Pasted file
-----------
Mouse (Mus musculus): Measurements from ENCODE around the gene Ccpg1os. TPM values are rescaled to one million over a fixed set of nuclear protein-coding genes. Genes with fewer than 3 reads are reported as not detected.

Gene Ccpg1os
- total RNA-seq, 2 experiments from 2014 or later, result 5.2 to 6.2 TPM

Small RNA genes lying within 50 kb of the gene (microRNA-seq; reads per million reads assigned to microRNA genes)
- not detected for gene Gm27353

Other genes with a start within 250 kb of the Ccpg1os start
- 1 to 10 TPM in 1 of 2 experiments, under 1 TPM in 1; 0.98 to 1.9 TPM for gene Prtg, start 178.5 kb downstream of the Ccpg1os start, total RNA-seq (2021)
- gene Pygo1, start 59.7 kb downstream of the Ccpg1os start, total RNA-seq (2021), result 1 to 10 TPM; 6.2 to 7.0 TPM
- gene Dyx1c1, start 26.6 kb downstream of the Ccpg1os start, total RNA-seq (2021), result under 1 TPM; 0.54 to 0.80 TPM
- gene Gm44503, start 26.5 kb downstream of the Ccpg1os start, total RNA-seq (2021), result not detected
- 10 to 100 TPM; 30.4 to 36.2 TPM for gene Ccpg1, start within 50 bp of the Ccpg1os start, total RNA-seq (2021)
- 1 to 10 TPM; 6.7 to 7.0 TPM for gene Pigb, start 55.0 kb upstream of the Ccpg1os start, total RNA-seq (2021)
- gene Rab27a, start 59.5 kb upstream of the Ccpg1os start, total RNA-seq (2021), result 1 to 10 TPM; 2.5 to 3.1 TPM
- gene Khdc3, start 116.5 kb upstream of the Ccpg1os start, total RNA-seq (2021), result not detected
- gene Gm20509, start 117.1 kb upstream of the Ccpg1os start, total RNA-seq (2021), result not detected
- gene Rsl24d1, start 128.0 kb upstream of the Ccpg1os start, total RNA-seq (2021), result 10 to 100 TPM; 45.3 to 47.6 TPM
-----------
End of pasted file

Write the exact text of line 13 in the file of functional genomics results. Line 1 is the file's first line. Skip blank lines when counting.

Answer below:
- gene Rab27a, start 59.5 kb upstream of the Ccpg1os start, total RNA-seq (2021), result 1 to 10 TPM; 2.5 to 3.1 TPM